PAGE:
2017 Condition of Education report

Posted by U.S. Department of Education on June 12, 2017

The Condition of Education is a congressionally mandated annual report summarizing important developments and trends in education using the latest available data. The 2017 Condition of Education report presents 50 indicators on topics ranging from prekindergarten through postsecondary education, as well as labor force outcomes and international comparisons. Also included in the report are 4 Spotlight indicators that provide more in-depth analyses on selected topics.


Risk Factors and Academic Outcomes in Kindergarten Through Third Grade
During the 2010–11 school year, 6 percent of first-time kindergartners had both the risk factor of living in poverty
and the risk factor of not having a parent who completed high school, 2 percent had the single risk factor of not having a parent who completed high school, and 18 percent had the single risk factor of living in poverty. Students who were living in poverty and who did not have a parent who completed high school tended to score lower in reading, mathematics, and science in each of their first four years of school compared to their peers who had neither risk factor at kindergarten entry.

Homeless Children and Youth in Public Schools
In 2014–15, some 2.5 percent of students in U.S. public elementary and secondary schools were reported as homeless children or youth (1.3 million students). This percentage varied from 2.0 percent in suburban school districts to 2.4 percent in rural districts, 2.6 percent in town districts, and 3.7 percent in city districts. The largest numbers of homeless students were enrolled in city (578,000 students) and suburban districts (422,000 students), compared to rural (149,000 students) and town districts (139,000 students).

First-Time Postsecondary Students’ Persistence After 3 Years
Seventy percent of all first-time postsecondary students who began at 2- and 4-year institutions in 2011–12 were still enrolled or had attained a certificate or degree by spring 2014. However, this percentage, also known as a persistence rate, varied by institutional, academic, and student characteristics, including level (2- and 4-year) and control (public, private nonprofit, and private for-profit) of institution, SAT or ACT scores, student age, and race/ethnicity. For example, the persistence rate for students who began at 2-year institutions (57 percent) was 23 percentage points lower than for students who began at 4-year institutions (80 percent). At 4-year institutions, students who were 19 years old or younger when they began had a higher persistence rate (85 percent) than students who were 20 to 23 years old (53 percent), 24 to 29 years old (48 percent), and 30 years old or over (57 percent).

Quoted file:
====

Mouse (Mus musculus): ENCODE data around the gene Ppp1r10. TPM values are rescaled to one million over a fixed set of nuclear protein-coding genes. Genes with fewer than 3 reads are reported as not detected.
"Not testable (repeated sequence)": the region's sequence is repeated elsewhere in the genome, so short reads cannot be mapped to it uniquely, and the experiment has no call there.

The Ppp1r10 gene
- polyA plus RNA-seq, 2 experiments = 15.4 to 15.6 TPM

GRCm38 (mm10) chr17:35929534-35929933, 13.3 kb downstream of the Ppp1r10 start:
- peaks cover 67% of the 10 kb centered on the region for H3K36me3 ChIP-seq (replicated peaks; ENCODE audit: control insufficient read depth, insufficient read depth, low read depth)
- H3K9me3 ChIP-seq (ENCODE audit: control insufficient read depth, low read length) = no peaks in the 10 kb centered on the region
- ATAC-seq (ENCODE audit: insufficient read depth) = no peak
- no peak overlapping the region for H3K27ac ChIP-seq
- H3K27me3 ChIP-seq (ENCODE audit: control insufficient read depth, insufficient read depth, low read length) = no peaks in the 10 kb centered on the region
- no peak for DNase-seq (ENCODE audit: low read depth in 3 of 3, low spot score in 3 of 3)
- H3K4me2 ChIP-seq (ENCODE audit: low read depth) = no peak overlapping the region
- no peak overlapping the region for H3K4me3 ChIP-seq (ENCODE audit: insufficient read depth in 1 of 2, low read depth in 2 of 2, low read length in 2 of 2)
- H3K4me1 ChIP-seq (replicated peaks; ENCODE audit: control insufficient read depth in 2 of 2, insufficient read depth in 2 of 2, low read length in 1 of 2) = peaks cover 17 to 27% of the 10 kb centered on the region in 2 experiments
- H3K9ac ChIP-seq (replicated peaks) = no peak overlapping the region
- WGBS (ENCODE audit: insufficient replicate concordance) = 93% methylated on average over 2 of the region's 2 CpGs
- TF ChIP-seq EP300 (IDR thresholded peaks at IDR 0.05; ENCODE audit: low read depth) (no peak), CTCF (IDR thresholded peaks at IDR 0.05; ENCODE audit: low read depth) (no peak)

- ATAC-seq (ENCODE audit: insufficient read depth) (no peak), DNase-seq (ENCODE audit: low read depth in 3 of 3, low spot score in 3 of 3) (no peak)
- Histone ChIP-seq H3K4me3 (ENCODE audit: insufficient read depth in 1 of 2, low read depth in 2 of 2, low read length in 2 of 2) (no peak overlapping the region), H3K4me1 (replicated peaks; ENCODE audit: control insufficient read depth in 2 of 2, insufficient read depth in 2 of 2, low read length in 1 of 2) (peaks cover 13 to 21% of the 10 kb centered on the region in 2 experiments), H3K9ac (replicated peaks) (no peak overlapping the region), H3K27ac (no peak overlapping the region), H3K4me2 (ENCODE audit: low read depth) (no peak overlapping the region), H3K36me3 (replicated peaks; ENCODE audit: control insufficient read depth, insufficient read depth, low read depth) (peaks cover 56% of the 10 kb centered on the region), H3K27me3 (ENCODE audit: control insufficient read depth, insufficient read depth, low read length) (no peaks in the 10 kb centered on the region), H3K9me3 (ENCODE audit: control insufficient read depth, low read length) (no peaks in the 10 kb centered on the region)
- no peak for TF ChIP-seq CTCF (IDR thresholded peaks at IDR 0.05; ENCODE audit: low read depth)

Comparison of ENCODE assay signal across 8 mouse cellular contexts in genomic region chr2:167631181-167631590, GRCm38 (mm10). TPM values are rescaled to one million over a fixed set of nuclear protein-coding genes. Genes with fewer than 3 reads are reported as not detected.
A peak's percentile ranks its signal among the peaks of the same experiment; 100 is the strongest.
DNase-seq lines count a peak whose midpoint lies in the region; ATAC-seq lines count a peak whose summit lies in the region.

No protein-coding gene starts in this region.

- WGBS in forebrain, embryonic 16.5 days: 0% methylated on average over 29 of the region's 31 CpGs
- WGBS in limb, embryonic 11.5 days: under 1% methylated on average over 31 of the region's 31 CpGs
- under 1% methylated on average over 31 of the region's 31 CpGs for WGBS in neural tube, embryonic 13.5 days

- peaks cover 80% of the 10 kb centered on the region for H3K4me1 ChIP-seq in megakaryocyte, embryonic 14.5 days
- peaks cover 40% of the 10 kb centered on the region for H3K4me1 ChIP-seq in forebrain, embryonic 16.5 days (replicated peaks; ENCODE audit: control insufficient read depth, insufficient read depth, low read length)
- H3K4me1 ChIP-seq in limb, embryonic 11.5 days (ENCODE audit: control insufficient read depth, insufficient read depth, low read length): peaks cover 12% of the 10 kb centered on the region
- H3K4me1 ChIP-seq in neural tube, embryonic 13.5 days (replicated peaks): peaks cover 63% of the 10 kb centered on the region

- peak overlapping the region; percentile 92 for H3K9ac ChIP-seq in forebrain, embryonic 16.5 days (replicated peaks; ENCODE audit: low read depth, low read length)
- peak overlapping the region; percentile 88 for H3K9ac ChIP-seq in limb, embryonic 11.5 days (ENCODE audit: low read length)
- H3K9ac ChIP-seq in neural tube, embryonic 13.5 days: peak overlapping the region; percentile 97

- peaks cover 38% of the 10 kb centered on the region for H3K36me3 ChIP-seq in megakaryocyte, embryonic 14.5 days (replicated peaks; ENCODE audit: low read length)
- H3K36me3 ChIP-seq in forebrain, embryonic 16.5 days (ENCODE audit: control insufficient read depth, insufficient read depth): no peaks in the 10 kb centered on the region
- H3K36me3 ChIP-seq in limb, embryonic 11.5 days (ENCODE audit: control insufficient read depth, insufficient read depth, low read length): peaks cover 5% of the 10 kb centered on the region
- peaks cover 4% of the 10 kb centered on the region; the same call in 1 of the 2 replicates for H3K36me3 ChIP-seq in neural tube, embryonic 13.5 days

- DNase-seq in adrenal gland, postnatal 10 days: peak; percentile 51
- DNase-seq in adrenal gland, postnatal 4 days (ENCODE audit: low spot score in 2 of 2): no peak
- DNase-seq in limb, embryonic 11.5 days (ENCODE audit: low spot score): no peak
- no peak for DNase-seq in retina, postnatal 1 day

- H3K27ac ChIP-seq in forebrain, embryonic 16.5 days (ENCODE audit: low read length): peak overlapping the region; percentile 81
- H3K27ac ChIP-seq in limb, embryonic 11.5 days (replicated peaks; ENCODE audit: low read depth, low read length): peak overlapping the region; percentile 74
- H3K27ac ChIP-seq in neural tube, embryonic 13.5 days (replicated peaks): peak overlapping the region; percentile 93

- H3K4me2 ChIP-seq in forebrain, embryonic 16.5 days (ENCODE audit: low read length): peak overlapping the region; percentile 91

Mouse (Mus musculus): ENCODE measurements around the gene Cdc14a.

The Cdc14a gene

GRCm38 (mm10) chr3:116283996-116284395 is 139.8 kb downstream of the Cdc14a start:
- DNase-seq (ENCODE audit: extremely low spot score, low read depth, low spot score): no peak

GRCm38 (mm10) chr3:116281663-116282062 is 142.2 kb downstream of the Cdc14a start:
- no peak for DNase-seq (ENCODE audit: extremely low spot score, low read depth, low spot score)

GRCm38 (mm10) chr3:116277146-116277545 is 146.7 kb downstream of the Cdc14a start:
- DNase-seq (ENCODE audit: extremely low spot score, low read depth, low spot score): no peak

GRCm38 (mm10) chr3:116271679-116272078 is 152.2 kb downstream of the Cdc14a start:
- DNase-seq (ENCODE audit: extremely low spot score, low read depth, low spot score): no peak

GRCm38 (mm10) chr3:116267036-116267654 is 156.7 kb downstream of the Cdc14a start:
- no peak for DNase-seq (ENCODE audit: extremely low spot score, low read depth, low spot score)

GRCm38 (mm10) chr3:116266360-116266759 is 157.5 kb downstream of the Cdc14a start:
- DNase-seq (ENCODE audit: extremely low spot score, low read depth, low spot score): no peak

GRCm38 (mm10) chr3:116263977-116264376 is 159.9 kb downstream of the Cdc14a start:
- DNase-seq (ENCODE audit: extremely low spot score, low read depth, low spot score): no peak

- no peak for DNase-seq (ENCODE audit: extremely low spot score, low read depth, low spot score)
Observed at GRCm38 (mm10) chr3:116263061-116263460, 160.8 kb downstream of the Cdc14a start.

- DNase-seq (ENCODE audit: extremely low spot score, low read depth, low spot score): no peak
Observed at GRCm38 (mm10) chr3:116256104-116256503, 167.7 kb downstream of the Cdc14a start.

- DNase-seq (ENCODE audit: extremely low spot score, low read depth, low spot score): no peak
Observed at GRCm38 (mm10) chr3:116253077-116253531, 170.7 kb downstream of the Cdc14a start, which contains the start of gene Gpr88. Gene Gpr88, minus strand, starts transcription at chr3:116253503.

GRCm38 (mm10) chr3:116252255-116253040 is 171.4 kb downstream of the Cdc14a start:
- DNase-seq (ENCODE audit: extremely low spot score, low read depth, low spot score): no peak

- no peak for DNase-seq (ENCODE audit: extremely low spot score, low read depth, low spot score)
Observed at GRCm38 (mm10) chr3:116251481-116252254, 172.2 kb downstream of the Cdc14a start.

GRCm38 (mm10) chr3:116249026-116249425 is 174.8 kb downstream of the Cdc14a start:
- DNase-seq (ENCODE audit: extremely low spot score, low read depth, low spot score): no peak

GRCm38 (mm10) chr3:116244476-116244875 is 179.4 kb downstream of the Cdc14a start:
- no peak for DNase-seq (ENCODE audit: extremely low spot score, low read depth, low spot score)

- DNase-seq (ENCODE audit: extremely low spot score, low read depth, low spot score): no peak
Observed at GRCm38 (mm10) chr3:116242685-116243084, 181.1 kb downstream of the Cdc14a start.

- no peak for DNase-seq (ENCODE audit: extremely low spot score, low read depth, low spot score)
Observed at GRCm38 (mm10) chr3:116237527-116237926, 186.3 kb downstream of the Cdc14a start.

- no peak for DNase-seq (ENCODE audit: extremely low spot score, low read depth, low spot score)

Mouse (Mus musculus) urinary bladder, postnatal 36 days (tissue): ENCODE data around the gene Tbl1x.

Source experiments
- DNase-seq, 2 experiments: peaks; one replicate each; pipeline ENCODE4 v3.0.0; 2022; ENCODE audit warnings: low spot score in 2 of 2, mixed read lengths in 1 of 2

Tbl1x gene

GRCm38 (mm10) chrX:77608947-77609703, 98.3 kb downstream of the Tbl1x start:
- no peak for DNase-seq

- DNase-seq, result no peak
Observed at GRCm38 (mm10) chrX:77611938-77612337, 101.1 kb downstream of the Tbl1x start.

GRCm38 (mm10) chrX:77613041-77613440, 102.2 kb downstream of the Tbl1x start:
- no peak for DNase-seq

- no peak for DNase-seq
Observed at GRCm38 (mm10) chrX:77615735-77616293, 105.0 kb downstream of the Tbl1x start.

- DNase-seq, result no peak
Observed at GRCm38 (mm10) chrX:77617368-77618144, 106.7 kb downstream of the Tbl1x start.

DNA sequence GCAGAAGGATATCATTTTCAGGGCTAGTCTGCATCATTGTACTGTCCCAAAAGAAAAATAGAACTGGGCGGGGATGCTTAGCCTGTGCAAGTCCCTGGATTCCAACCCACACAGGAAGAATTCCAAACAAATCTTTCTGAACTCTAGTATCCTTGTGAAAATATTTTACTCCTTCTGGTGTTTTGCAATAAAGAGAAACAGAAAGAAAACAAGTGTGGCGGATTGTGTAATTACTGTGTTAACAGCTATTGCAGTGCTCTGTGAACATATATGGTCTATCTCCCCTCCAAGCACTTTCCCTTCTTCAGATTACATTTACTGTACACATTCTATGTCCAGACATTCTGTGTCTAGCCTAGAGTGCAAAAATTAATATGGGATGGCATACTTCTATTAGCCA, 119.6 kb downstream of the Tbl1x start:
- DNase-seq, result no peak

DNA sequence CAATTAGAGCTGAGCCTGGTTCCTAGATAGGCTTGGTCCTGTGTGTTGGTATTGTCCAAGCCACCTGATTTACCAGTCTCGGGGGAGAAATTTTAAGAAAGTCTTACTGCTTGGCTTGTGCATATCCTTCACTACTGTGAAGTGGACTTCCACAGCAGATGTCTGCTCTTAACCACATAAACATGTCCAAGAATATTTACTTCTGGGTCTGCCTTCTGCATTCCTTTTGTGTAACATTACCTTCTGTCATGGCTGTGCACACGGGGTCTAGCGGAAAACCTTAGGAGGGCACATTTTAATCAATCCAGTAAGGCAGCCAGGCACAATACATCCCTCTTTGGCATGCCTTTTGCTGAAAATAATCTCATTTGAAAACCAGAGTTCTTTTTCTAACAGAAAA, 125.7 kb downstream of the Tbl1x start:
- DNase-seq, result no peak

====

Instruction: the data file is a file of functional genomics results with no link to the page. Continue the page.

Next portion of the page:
Disability Rates and Employment Status by Educational Attainment
About 16 percent of 25- to 64-year-olds who had not completed high school had one or more disabilities in 2015,
compared to 11 percent of those who had completed high school, 10 percent of those who had completed some college, 8 percent of those who had completed an associate’s degree, 4 percent of those who had completed a bachelor’s degree, and 3 percent of those who had completed a master’s or higher degree. Differences in the employment and not-in-laborforce percentages between persons with and without disabilities were substantial, amounting to about 50 percentage points each. Among those who had obtained higher levels of education, the differences were smaller.


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